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  10. #10
    MHF Contributor Drexel28's Avatar
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    Quote Originally Posted by orbit View Post
    oK, Thanks.

    But.... the Arzela theorema saids also that the set must be close.... How do I demostrate that?
    You need only notice that the norm map n ( n(x)=\|x\\_\infty) is (of course) continuous and the map \varphi_{x,y}:C[0,1]\to\mathbb{R}:f\mapsto |f(x)-f(y)| is continuous since the absolute value map and the evaluation functionals e_z:C[0,1]\to\mathbb{R}:f\mapsto f(z) are continous (and differences, are continous etc.). But, we have that \displaystyle \Lambda=\bigcap_{x,y\in[0,1]}\varphi_{x,y}^{-1}\left([0,\pi|x-y|]\right)\cap n^{-1}([0,1])
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  11. #11
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    Quote Originally Posted by Jose27 View Post
    Here's an outline of an easy proof in this case:

    1. Ennumerate the rationals in [0,1], use a diagonal argument to prove that there is a subsequence (of your function sequence) that converges at every rational.

    2. Prove that this limit function (with the rationals as domain) satisfies the same Lipschitz condition.

    3. Prove that there is an extension of this function to [0,1] and, finally, that it satisfies the conditions.
    Im sorry but I don´t get how to prove that there is a subsequence (of your function sequence) that converges at every rational.
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  12. #12
    MHF Contributor Drexel28's Avatar
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    Quote Originally Posted by orbit View Post
    Im sorry but I don´t get how to prove that there is a subsequence (of your function sequence) that converges at every rational.
    A possibly easier way than proving it full out might be to just prove it's totally bounded and complete. You get complete for free since it's a closed (as I showed) subspace of a complete space and the fact that it's totally bounded is not too bad.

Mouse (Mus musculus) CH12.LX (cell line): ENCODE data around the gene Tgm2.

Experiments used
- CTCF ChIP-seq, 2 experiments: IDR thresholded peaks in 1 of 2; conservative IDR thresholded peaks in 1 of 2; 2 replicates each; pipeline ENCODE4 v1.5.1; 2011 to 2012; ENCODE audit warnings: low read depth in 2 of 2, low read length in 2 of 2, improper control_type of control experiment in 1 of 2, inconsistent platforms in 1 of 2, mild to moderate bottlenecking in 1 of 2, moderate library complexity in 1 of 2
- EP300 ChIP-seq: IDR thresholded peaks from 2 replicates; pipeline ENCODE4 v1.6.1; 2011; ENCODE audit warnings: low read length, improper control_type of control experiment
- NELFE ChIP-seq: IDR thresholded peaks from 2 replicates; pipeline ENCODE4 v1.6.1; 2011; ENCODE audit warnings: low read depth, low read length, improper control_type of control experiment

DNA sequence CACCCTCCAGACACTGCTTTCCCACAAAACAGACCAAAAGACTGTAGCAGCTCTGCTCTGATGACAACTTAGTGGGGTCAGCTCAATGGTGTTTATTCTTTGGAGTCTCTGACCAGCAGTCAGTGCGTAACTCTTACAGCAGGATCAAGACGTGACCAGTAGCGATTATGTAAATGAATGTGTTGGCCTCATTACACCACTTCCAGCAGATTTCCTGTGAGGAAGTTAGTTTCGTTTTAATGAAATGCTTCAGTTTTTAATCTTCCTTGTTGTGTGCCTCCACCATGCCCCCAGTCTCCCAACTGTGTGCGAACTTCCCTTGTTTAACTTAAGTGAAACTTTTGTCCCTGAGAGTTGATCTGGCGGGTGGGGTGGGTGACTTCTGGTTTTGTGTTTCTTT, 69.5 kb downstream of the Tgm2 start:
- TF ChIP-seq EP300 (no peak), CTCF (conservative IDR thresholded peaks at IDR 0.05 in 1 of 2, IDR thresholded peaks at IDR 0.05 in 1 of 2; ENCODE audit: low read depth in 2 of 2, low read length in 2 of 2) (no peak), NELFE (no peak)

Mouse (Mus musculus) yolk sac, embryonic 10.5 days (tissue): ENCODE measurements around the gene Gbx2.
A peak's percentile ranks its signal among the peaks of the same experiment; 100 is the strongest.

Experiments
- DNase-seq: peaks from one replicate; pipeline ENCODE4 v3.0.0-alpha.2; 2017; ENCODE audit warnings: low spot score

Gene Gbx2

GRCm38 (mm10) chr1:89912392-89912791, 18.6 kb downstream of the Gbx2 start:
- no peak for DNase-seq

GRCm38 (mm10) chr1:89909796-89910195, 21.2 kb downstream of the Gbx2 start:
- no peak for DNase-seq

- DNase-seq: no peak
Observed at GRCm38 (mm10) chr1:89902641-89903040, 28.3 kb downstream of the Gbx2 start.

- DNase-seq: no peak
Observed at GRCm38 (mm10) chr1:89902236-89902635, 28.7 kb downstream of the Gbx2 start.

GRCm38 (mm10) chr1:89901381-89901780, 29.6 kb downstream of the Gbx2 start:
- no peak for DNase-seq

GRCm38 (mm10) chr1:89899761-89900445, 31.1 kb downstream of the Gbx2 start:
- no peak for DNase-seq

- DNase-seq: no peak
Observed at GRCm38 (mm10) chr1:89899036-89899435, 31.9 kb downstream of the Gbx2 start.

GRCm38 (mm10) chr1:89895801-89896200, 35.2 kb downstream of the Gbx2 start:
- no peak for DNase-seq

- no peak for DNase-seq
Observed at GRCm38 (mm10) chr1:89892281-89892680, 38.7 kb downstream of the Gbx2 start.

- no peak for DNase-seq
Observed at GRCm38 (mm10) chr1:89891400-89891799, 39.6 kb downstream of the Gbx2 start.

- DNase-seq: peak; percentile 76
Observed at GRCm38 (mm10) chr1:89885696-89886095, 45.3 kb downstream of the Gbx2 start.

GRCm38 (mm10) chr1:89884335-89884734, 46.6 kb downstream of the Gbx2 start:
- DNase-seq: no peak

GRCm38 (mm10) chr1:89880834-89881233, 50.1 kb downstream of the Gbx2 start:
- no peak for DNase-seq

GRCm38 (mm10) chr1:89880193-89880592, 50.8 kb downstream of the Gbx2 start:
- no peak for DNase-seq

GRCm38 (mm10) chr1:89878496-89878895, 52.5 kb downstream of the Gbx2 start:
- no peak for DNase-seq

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  13. #13
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    Quote Originally Posted by Drexel28 View Post
    A possibly easier way than proving it full out might be to just prove it's totally bounded and complete. You get complete for free since it's a closed (as I showed) subspace of a complete space and the fact that it's totally bounded is not too bad.
    Would you show me how to prove is T.B??
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  14. #14
    MHF Contributor Drexel28's Avatar
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    Quote Originally Posted by orbit View Post
    Would you show me how to prove is T.B??
    Will you try first?
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  15. #15
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    Hi. Believe me, I tried to do this exercise. But I could not, that´s why I posted it. Im not lazy or anything like that.It´s just Im taking analysis for the first time and it´s been a very hard course for me. That´s all.
    Regards